They were interviewing a woman whose 20 year old son had been killed by a sixteen year old during a fight over a dozen years before. She had been unable to let go of the anger and grief she felt until she read a fictional story about a conversation between the mother of Jesus and the mother of Judas. That’s when she realized that she had to let go of all that she was feeling, and the only way she could do that was by meeting with the man who had killed her son.
So she went to the prison, thinking this would be a one time meeting. They talked for two hours. He, over the years, had been rehabilitated and lived with remorse for what he had done. At the end of their meeting, he asked if he could give her a hug. He said he realized that she had forgiven him and he had nothing to give her in return. A hug was the least he could do.
As he embraced her, she felt every bit of the bitterness and anger drain out of her body, clear down to her toes. It was all released in that moment. He has since been released from prison and he moved in next door to her. He takes out her trash and stops in to check on her each day. She says that he is now like a son to her.
Jesus knew the violence of our hearts. He knew how we held grudges, how we could be consumed with bitterness. When Peter asked him how often we should forgive, he told him, “I do not say to you seven times, but seventy times seven.” (Matt. 18: 21-22)
You see how this woman’s brave actions transformed both of their lives for the good. The one she hated became the neighbor she loved. Together they helped create a little part of the kingdom here on earth.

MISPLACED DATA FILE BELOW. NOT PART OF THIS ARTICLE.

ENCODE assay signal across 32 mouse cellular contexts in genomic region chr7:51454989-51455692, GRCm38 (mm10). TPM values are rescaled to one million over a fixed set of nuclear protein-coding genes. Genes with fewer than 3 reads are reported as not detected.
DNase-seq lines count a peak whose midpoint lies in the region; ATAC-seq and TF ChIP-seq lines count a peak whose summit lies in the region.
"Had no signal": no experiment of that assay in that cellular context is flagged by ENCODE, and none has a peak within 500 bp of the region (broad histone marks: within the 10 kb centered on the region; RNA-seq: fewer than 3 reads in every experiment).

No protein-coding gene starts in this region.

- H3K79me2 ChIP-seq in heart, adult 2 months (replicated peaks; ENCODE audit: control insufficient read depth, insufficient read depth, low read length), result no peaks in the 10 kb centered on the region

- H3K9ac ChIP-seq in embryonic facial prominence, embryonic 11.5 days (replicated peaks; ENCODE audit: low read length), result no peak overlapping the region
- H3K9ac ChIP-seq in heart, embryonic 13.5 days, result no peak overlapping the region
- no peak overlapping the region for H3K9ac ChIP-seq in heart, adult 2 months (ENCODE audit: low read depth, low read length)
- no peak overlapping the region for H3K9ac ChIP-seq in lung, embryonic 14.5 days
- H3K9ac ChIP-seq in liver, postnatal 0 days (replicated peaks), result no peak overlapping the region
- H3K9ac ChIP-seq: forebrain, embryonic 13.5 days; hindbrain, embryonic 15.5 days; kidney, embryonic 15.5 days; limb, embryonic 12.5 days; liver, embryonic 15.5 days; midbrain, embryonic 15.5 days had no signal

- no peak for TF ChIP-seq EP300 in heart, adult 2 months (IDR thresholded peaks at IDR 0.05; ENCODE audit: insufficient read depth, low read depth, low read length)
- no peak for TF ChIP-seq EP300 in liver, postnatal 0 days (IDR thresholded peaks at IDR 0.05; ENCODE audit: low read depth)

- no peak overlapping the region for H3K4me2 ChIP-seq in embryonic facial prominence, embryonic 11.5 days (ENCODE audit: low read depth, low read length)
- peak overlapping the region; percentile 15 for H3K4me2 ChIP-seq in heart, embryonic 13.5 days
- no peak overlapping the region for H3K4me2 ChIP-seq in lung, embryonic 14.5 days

“Love your enemies and pray for those who persecute you.” Pray?!! Another story comes from Divinity magazine in the winter of 2010:
In Uganda, Angelina Atyam’s daughter was abducted in 1996. Rebel troops took her and 29 other girls from a Catholic boarding school. Angelina met weekly with the parents of the other girls to pray for their daughter’s release.
“I was confused, bitter and very deep in my heart I was thinking, ‘How do I avenge this?’” says Angelina. ‘Yet we continued to pray and call upon the (rebels) to release our children, protect them, bring them home and make peace again.”
One day, a priest was leading the group of parents in the Lord’s Prayer. When they got to the words “Forgive us our sins,” the parents suddenly stopped. They couldn’t say “as we forgive those who sin against us.” Realizing they were asking for forgiveness of their sins yet were unable to forgive the rebels for stealing their children, the parents filed silently out of the church. It was simply too difficult. They couldn’t be Christlike enough to forgive the rebels’ sins.